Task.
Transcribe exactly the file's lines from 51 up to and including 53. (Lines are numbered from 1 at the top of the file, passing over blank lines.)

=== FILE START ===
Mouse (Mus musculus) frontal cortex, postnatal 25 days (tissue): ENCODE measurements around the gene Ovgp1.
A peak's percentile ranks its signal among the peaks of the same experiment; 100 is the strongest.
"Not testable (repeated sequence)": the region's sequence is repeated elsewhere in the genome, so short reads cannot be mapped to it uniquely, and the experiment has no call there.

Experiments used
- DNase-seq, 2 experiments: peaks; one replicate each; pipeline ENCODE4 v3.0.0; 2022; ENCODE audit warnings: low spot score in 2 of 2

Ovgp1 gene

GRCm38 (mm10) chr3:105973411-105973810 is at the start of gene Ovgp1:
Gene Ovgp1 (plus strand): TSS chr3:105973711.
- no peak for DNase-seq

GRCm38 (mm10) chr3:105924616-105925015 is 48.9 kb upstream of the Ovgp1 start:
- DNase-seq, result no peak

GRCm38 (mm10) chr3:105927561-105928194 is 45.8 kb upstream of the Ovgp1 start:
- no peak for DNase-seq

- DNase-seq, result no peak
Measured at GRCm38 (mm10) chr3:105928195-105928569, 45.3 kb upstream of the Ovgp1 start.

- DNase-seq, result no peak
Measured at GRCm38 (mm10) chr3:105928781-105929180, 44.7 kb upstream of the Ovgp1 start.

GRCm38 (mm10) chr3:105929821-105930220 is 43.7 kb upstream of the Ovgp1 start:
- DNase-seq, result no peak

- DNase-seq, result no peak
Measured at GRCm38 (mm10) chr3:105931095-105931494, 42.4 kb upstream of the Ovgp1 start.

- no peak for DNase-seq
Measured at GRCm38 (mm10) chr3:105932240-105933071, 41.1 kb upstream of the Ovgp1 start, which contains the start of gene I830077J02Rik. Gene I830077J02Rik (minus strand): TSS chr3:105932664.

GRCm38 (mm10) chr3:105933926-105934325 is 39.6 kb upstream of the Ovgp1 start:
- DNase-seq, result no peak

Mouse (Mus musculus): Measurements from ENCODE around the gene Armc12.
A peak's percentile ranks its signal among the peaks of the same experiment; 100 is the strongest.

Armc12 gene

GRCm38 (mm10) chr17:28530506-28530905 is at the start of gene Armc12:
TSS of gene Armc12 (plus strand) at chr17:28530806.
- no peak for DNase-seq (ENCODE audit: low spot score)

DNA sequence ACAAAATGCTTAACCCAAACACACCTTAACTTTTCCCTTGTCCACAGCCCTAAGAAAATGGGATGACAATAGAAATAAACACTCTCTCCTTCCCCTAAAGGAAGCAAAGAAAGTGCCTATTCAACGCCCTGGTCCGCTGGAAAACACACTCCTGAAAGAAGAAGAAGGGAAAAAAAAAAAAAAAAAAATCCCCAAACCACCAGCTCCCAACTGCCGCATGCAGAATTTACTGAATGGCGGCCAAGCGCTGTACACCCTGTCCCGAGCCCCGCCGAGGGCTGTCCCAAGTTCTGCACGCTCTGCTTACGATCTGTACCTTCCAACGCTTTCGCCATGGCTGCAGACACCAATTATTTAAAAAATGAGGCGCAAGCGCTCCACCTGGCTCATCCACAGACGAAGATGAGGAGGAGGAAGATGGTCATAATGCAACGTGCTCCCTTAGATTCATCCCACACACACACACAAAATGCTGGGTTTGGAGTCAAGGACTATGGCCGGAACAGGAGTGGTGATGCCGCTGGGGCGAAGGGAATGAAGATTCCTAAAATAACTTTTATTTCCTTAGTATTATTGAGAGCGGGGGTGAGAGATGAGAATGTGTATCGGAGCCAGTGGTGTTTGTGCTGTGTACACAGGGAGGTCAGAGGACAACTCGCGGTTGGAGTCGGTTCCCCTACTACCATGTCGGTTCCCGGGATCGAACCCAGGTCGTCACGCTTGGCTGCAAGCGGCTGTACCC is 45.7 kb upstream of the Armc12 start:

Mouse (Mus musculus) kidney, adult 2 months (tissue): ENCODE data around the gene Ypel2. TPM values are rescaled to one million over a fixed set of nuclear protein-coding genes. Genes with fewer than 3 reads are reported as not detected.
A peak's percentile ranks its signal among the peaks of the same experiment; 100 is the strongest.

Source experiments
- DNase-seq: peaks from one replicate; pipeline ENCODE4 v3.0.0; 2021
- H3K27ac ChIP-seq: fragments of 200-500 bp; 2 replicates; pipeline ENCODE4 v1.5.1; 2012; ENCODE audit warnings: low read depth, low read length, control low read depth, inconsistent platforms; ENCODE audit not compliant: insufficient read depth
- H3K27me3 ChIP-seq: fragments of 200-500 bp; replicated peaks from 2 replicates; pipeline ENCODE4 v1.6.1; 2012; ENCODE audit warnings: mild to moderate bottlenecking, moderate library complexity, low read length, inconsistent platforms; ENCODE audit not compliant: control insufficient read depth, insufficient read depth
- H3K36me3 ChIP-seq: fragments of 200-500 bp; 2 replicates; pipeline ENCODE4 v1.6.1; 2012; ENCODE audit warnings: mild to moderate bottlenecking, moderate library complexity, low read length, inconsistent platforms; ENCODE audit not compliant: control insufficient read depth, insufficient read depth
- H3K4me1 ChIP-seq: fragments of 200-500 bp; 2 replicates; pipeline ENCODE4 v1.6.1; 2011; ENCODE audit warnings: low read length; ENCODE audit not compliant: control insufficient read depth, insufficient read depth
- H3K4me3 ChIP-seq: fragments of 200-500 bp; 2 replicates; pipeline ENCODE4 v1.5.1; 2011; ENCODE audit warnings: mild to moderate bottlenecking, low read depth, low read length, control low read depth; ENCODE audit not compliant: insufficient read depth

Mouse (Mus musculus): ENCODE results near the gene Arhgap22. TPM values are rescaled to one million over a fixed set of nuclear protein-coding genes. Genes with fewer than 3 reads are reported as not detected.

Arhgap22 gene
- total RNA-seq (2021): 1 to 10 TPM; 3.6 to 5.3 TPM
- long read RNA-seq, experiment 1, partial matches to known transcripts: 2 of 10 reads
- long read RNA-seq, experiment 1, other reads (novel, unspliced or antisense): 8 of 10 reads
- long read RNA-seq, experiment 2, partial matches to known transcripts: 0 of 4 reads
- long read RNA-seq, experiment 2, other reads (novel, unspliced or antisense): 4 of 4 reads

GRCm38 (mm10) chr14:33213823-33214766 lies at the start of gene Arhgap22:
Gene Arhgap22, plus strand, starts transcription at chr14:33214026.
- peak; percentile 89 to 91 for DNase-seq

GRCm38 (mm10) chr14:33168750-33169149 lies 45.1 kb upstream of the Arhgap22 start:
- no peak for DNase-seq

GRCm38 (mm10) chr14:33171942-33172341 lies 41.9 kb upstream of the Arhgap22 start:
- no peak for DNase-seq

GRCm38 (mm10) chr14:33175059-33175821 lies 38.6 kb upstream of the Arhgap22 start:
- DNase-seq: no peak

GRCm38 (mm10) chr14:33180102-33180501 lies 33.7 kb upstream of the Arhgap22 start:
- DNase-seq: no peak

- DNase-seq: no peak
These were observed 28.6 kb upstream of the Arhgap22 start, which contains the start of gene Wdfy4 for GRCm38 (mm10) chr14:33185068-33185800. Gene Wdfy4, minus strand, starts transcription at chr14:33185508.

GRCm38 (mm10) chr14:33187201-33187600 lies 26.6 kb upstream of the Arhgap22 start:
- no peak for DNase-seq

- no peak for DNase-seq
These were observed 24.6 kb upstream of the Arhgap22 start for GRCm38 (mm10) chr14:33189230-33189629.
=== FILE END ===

- peak; percentile 89 to 91 for DNase-seq

GRCm38 (mm10) chr14:33168750-33169149 lies 45.1 kb upstream of the Arhgap22 start:
- no peak for DNase-seq